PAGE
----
A cybersecurity supervisor said to me at lunch last month: “I don’t have to be faster than the bear, I must be faster than the slowest runner.” In the past two decades, this type of attack is not easy to target. Philosophy has always been the cornerstone of many successful cybersecurity practices. This is very effective for organizations that have sufficient skills and funds to exceed the equivalent organization and delay the inevitable consequences for the organization.
Cybercriminals have always been opportunists who play digital games. For a long time, large-scale attacks with low success rates have provided a continuous source of unhealthy income.Although opportunistic crimes are very common, targeted and thoughtful attacks are on the rise, similar to Ocean 11.
In March of this year, The Record interviewed Unknown of the REvil/Sodinokibi group, which provides ransomware as a service to criminals for extortion, data theft and system sabotage attacks to make money from victims and/or buyers. In answer to the question whether it is aimed at those who have a cybersecurity insurance policy, Unknown replied: “Yes, this is one of the most annoying things. Especially invading insurance companies in the first place-in order to build a customer base and Work in a targeted manner. Then, after you carefully check the list, go to the insurer yourself.”
Soon after, CNA, a commercial insurance company based in Chicago, was attacked by ransomware. The latest update released by CNA in April confirmed the occurrence of a “complex ransomware” attack. It also promised: “Once our investigation is completed, we will notify any affected parties as appropriate.”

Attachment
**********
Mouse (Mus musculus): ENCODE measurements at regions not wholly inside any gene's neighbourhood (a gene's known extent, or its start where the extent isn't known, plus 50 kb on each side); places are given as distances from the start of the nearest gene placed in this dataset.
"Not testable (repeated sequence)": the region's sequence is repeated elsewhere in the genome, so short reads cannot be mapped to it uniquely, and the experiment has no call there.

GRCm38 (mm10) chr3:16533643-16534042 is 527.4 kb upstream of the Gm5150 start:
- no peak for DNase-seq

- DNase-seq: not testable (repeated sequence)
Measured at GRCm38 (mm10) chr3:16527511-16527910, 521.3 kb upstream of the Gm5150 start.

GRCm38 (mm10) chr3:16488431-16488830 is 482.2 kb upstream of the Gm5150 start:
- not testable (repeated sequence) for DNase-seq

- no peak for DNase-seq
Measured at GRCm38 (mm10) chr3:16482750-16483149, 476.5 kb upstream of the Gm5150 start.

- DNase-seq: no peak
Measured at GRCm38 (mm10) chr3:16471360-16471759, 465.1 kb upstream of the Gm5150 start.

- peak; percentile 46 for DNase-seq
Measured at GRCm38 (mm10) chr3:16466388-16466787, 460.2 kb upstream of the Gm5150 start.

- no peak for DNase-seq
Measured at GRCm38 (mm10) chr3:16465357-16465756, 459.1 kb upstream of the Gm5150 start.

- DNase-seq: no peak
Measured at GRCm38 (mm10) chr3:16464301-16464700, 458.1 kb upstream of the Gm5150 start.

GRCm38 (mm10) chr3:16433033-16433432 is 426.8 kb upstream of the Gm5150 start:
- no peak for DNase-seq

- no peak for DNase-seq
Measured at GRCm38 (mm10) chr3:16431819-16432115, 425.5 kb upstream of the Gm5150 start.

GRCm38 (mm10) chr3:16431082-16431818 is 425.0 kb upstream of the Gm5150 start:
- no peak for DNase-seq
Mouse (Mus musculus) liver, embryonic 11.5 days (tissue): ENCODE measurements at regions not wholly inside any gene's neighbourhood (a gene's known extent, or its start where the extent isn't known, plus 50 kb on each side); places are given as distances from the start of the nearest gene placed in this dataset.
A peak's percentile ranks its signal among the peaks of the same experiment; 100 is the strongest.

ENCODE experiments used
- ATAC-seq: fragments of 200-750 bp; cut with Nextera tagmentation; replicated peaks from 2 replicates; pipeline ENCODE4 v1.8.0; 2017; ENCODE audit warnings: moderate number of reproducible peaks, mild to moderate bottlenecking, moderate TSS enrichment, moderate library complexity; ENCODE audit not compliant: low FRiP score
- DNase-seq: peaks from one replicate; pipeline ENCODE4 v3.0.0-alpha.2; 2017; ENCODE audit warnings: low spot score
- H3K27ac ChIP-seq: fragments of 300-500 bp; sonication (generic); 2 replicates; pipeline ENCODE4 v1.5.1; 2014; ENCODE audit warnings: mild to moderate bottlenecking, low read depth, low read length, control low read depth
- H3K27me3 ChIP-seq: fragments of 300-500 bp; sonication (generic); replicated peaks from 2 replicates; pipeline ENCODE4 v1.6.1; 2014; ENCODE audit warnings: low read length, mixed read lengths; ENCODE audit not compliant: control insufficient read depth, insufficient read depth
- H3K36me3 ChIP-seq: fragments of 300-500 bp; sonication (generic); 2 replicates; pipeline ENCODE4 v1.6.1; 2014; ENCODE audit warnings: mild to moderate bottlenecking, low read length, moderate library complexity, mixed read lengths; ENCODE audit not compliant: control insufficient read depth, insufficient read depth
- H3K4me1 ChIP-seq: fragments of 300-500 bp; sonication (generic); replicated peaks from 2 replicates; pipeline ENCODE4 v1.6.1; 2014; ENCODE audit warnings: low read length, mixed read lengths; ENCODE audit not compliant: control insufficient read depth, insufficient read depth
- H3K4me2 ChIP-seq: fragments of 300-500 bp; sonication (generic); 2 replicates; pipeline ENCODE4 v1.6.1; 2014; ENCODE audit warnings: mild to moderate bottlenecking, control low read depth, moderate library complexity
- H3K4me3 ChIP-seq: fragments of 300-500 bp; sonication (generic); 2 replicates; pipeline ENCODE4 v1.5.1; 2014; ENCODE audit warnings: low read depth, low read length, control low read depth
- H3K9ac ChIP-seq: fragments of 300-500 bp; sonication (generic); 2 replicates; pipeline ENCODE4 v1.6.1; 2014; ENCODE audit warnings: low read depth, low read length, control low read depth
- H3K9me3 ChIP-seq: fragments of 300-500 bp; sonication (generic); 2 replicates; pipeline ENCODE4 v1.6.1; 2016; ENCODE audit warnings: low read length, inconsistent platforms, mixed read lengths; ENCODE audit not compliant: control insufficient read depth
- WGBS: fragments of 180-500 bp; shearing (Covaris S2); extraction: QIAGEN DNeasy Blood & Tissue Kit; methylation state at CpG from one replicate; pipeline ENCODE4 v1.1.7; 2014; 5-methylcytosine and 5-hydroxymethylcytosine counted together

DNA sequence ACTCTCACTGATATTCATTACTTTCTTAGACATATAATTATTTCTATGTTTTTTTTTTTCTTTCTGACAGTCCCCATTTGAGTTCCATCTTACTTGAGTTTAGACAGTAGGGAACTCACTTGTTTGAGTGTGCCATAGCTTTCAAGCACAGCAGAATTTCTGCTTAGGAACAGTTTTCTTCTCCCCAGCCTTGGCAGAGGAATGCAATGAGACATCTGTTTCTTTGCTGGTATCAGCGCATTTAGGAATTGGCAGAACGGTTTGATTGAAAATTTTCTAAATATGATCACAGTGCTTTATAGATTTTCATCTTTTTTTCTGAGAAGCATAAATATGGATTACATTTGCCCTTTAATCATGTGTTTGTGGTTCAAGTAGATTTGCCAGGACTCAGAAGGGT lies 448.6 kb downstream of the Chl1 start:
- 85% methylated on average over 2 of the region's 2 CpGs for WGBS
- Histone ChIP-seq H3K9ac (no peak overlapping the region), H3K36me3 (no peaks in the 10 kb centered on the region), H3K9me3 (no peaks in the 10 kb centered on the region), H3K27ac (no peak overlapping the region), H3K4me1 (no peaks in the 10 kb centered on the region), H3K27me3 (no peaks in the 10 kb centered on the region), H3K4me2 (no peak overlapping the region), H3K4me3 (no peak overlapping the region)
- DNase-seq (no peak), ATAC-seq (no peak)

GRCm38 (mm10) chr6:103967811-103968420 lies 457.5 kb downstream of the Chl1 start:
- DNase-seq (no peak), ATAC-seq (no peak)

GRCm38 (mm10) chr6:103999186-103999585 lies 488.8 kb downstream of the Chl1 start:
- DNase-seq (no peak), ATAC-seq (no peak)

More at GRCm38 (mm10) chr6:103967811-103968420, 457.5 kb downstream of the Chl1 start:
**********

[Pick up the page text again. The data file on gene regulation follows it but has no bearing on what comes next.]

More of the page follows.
At this point, what we know is that criminals have developed sophisticated strategies (ransomware), distribution mechanisms (such as REvil), and patiently overwhelm larger prey (such as CNA). Being able to disrupt one of the largest existing organizations to underwrite cybersecurity risks is strong evidence that this bear is chasing faster and more delicious runners. If the criminal network has a list of insured companies and the number of insured companies, then they have created a menu of the most delicious food for the target.
With criminals’ appetite for the fast-forwarders of the past, the individualism of private organizations must be transformed into a collaborative herd community to survive this evolutionary change of predators. Both well-funded and underfunded organizations need to develop sustainable methods to share information with each other and cooperate with law enforcement agencies to increase the deterrence of criminals.
In the past, well-funded organizations in most industries had little incentive to help underfunded peer organizations. There is an exception among financial institutions. In the “2020 FBI Internet Crime Report”, the agency recovered more than 82% of the US$462 million lost by financial institutions. The industry has made early investments in collaboration mechanisms and agreements between each other and law enforcement agencies, and served as a prototype for effective collaboration groups.
Cybercrime is a subtype of crime, and the lessons we have learned in reducing the crime rate in the physical world are applicable to the cyber world. Private organizations need to cooperate with law enforcement agencies to establish workflows and communication strategies similar to neighborhood surveillance. A sustainable method for private organizations to connect with each other and communicate with law enforcement agencies is essential to increase the rate of arrests and convictions.
In the event of a CNA violation, I hope that CNA, its insured and law enforcement agencies have taken vigilant protective measures and surveillance measures to provide the evidence needed to prosecute these crimes and reduce the attractiveness of future crimes.
With the development of cybercriminals, corporate citizens and private citizens must also change. We must be prepared and able to exceed our vital interests and invest in protecting the entire community. In our process of protecting public goods, both fast and slow become safer.
Charles is committed to the maturity of InfoSec’s technology, which is built on the diverse career paths of the entire industry. He started serving at InfoSec in the U.S. Navy in 2002 and served as a cyber security officer at the U.S. Naval Graduate School. After leaving active duty, he was a soldier.